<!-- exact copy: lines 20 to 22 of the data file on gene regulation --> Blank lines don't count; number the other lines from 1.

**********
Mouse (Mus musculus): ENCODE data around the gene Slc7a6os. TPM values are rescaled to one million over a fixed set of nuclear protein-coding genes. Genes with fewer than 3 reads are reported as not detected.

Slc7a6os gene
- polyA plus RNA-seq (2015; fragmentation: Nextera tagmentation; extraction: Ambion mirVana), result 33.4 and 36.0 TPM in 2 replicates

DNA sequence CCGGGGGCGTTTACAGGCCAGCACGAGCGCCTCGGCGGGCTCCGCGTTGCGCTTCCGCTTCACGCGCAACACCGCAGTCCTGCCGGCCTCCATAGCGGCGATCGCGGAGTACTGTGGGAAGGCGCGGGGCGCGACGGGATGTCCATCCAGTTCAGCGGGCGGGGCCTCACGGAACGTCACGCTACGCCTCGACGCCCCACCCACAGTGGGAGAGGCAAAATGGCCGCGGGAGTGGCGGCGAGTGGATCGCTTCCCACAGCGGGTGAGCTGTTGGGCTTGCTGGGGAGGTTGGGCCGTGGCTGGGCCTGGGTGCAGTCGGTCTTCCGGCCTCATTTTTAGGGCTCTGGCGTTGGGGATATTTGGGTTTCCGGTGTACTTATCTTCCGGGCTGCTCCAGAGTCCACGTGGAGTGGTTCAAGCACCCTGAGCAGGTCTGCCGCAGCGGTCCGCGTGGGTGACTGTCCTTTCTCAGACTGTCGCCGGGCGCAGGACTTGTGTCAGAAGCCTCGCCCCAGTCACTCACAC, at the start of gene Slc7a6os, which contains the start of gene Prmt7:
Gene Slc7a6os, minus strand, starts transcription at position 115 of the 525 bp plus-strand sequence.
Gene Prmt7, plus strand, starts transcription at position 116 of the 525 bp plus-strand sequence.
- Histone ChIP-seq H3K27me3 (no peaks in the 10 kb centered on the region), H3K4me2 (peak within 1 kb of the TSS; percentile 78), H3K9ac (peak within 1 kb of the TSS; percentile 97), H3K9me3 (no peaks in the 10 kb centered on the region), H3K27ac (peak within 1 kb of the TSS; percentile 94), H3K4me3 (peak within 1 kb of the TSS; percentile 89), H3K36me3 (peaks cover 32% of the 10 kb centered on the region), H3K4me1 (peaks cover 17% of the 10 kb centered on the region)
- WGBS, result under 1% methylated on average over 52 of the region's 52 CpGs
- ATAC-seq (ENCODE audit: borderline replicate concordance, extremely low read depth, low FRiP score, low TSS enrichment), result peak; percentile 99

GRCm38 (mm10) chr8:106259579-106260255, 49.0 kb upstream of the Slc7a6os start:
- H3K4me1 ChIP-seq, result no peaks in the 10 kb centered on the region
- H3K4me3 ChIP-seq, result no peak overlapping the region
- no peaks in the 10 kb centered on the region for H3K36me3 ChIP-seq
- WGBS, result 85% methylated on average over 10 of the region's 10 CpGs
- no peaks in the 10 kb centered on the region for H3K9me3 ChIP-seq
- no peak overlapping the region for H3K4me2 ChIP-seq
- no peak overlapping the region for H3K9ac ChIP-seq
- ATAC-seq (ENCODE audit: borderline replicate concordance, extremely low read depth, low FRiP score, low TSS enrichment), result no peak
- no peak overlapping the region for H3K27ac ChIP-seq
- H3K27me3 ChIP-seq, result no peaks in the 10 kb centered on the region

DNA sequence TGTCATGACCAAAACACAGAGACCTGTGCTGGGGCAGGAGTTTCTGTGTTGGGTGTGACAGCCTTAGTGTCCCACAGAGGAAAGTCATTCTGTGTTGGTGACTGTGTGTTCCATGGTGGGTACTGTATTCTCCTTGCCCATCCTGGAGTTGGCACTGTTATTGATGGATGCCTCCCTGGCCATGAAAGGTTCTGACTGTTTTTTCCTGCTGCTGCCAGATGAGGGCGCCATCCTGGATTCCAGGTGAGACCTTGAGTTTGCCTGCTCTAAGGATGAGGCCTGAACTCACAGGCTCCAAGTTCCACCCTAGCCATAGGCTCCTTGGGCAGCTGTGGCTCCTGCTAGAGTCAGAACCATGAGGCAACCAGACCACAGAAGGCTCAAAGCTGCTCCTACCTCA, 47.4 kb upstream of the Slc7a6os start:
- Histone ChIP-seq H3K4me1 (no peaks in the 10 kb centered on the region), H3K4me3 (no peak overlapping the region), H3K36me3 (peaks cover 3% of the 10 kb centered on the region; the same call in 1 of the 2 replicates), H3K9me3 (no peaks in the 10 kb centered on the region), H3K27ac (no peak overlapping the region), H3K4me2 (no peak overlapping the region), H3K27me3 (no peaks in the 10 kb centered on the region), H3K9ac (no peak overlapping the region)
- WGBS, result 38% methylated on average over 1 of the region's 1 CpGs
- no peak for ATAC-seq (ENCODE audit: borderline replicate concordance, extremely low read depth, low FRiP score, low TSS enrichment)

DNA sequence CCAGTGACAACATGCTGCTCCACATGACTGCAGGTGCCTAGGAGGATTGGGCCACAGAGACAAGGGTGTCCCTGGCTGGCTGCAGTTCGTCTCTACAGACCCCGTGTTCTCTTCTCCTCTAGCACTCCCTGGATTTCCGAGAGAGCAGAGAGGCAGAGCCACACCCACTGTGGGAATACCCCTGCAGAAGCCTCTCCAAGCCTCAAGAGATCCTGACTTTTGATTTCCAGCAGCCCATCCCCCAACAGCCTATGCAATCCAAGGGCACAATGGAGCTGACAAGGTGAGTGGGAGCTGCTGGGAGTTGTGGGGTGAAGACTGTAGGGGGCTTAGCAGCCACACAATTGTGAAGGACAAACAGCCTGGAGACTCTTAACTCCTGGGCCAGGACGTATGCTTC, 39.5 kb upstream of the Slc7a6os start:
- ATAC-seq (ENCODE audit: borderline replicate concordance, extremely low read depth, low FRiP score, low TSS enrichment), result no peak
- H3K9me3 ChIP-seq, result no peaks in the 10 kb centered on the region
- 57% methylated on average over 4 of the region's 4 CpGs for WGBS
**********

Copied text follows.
- H3K27me3 ChIP-seq, result no peaks in the 10 kb centered on the region

DNA sequence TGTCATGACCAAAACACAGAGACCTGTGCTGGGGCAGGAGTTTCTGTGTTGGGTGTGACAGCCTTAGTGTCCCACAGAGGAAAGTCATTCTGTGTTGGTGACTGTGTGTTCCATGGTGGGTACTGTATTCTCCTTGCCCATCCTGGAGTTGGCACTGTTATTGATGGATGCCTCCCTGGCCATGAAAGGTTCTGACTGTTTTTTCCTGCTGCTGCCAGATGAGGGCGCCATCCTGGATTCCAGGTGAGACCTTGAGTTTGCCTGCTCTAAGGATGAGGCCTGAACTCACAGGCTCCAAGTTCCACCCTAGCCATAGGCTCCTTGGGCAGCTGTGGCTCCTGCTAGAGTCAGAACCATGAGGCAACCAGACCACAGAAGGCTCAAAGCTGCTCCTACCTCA, 47.4 kb upstream of the Slc7a6os start:
- Histone ChIP-seq H3K4me1 (no peaks in the 10 kb centered on the region), H3K4me3 (no peak overlapping the region), H3K36me3 (peaks cover 3% of the 10 kb centered on the region; the same call in 1 of the 2 replicates), H3K9me3 (no peaks in the 10 kb centered on the region), H3K27ac (no peak overlapping the region), H3K4me2 (no peak overlapping the region), H3K27me3 (no peaks in the 10 kb centered on the region), H3K9ac (no peak overlapping the region)